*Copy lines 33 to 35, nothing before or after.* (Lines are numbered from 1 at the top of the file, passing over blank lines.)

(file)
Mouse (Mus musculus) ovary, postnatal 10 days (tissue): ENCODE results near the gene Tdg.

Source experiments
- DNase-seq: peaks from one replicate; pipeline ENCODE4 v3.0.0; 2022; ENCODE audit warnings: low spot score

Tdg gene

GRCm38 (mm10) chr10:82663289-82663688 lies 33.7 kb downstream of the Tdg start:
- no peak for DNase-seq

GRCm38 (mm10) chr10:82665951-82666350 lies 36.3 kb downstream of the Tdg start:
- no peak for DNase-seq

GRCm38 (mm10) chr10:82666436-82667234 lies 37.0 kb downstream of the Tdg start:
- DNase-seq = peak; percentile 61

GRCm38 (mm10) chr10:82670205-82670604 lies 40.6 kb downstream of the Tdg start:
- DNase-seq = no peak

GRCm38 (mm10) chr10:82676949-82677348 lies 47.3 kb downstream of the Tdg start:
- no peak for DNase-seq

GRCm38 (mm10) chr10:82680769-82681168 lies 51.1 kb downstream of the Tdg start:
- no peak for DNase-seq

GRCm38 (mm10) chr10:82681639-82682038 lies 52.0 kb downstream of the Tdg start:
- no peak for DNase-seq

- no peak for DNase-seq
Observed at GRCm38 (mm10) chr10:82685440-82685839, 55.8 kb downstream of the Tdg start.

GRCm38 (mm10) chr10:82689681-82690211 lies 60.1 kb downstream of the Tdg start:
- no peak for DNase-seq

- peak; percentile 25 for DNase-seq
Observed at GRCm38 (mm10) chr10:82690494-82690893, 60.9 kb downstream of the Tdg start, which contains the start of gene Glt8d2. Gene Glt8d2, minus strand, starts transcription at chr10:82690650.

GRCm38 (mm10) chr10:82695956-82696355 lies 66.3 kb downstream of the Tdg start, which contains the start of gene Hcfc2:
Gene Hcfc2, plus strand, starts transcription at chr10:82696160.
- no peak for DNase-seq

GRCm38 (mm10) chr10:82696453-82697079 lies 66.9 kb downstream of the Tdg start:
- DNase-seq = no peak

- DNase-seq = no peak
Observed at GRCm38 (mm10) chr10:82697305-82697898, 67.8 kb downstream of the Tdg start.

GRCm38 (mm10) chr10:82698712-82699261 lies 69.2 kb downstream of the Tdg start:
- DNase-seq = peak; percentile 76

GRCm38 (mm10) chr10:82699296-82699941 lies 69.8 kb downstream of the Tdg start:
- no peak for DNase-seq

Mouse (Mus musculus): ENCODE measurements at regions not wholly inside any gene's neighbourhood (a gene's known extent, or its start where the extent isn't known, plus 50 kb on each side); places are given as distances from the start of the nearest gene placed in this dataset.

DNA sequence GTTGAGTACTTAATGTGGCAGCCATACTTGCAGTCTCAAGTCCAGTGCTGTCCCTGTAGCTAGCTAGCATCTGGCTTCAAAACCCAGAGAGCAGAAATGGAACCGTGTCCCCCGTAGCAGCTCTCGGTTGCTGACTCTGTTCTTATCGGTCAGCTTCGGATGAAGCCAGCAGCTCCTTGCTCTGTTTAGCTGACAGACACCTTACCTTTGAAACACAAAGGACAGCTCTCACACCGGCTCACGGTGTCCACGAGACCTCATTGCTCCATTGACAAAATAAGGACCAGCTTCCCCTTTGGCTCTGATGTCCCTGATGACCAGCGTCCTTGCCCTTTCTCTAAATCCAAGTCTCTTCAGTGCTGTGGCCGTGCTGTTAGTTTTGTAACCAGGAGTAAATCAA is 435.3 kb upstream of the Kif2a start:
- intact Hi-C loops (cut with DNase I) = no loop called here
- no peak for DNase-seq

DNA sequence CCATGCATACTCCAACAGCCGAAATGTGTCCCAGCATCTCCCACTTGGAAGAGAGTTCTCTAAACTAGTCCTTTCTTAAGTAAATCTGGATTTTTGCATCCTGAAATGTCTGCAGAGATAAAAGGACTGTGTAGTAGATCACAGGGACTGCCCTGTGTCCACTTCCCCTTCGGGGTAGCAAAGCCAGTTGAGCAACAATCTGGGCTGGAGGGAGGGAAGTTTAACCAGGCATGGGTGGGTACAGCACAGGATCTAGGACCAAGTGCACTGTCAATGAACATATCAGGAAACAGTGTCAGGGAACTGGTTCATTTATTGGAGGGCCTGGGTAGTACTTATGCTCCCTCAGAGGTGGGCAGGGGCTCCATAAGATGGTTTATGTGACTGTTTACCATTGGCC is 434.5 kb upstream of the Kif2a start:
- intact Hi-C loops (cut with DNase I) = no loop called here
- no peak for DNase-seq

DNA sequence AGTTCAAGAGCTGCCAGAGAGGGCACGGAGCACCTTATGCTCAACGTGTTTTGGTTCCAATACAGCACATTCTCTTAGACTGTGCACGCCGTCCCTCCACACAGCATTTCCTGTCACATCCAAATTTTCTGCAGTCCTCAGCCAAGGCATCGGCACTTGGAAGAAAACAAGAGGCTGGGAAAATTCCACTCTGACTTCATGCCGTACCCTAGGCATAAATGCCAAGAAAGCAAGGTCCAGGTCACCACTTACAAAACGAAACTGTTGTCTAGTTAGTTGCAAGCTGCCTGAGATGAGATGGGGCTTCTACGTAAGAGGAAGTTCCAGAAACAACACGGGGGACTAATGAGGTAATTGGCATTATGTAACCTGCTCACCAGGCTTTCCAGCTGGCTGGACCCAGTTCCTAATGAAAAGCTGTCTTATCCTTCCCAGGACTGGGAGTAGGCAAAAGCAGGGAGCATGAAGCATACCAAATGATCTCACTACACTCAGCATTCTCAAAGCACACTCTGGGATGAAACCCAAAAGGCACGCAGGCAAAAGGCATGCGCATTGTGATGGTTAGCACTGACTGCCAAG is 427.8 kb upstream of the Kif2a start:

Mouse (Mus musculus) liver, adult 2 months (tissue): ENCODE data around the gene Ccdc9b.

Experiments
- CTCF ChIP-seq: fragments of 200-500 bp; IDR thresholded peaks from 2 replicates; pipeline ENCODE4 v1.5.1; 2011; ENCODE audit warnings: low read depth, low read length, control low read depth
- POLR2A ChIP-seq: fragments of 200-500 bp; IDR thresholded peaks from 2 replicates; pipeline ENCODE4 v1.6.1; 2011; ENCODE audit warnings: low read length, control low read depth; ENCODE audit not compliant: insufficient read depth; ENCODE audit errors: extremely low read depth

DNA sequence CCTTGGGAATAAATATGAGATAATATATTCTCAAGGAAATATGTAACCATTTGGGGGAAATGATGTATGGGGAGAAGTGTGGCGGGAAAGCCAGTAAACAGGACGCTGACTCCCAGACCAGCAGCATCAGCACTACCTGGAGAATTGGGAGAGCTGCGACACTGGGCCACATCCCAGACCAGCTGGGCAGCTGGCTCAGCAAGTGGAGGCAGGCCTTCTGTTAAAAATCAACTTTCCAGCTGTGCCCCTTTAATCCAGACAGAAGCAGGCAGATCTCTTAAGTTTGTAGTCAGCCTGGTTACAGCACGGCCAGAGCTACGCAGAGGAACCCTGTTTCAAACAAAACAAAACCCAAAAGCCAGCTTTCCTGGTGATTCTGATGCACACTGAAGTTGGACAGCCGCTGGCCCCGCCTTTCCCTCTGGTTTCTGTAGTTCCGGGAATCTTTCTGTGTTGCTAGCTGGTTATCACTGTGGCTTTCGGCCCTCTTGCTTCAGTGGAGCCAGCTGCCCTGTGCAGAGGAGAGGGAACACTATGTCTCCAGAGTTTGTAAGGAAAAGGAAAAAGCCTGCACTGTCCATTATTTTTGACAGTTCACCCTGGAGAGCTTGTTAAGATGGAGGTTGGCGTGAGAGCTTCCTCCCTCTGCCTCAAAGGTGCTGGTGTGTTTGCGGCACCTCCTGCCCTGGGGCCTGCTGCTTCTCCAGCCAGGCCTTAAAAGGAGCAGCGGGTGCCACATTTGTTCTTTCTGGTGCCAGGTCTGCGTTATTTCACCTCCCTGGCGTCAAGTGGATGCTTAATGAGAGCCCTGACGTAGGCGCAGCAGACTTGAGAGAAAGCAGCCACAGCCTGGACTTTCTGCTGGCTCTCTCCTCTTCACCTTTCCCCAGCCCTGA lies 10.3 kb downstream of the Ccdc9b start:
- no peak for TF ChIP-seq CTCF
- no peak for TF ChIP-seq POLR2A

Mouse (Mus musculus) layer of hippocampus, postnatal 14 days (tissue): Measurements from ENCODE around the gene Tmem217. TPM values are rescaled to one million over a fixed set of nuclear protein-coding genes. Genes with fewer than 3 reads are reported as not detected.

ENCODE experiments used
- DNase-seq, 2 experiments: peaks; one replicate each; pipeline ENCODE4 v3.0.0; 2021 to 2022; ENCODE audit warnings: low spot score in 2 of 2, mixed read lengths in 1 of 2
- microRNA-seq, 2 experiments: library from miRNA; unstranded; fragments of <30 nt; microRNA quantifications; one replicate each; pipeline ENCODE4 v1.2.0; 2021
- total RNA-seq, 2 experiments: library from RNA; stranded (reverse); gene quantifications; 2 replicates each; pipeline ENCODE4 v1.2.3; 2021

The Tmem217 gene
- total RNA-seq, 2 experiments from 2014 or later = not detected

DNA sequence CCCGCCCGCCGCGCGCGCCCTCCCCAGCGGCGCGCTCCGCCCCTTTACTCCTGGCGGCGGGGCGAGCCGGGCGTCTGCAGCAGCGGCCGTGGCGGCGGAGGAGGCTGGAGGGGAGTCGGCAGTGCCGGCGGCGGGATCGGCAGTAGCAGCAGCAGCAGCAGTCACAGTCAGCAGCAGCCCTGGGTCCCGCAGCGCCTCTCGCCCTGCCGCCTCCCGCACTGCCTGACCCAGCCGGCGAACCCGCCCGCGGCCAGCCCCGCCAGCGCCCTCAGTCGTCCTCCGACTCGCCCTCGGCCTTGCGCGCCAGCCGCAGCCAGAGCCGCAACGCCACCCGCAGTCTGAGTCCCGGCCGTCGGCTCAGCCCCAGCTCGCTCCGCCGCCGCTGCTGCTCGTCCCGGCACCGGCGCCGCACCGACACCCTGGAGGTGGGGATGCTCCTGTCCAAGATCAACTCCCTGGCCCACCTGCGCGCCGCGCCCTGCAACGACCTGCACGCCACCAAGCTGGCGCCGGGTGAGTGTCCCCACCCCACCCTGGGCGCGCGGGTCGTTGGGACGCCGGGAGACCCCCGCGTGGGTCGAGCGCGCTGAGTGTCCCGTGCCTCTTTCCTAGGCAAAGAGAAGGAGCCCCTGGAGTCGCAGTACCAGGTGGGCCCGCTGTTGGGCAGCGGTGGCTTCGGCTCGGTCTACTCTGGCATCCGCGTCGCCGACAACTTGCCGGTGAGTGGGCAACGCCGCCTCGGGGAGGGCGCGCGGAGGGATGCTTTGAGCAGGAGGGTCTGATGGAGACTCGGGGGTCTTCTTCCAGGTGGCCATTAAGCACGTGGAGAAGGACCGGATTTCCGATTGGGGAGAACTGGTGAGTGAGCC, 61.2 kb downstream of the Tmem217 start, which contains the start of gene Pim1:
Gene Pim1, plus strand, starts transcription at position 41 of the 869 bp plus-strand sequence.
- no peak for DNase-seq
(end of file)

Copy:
- DNase-seq = peak; percentile 76

GRCm38 (mm10) chr10:82699296-82699941 lies 69.8 kb downstream of the Tdg start:
- no peak for DNase-seq